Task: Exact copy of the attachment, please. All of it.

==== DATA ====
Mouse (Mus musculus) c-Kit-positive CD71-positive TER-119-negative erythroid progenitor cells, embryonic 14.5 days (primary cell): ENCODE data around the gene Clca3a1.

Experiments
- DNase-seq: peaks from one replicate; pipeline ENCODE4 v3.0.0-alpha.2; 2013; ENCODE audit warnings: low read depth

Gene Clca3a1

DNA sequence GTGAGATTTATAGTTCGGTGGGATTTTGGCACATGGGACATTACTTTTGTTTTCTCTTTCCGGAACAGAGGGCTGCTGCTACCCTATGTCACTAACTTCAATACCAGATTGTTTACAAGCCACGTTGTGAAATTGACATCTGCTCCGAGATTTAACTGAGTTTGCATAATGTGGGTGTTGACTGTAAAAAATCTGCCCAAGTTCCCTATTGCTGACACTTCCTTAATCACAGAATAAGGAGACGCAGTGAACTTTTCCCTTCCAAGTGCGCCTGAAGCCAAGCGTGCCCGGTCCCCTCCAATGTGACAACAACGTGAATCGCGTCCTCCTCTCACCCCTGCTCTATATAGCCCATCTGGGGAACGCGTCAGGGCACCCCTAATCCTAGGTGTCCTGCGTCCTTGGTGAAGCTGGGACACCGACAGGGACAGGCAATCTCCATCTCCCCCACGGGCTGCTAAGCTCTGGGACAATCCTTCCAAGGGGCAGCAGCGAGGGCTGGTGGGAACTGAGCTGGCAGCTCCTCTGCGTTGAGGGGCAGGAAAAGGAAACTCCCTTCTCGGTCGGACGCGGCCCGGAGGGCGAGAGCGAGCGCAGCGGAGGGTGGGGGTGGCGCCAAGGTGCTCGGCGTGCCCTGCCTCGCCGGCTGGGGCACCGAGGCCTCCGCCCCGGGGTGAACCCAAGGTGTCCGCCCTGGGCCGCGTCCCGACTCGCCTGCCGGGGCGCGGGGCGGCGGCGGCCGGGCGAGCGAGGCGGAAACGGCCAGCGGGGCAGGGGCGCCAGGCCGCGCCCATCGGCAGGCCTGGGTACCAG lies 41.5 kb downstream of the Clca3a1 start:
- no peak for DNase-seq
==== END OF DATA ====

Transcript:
Mouse (Mus musculus) c-Kit-positive CD71-positive TER-119-negative erythroid progenitor cells, embryonic 14.5 days (primary cell): ENCODE data around the gene Clca3a1.

Experiments
- DNase-seq: peaks from one replicate; pipeline ENCODE4 v3.0.0-alpha.2; 2013; ENCODE audit warnings: low read depth

Gene Clca3a1

DNA sequence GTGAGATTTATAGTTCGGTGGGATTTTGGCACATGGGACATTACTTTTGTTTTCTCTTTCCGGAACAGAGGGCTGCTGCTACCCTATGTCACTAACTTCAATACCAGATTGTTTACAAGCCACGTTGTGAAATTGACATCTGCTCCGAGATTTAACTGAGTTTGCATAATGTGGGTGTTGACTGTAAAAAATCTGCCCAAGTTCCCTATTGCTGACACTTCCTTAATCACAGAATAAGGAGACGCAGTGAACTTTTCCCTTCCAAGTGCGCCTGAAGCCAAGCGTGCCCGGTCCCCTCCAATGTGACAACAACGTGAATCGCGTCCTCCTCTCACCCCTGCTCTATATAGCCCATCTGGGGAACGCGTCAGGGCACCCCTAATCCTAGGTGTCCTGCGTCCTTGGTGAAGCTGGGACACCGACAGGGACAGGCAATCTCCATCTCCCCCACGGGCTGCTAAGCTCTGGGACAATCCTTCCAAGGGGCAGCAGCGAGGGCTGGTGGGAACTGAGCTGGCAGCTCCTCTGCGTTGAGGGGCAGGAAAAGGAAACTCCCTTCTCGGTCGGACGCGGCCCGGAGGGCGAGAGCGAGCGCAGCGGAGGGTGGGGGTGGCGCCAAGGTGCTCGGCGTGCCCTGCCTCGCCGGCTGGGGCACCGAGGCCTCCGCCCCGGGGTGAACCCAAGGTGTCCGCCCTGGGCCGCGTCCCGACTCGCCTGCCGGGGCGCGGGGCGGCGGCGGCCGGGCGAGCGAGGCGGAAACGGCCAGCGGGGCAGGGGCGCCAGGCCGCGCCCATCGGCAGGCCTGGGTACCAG lies 41.5 kb downstream of the Clca3a1 start:
- no peak for DNase-seq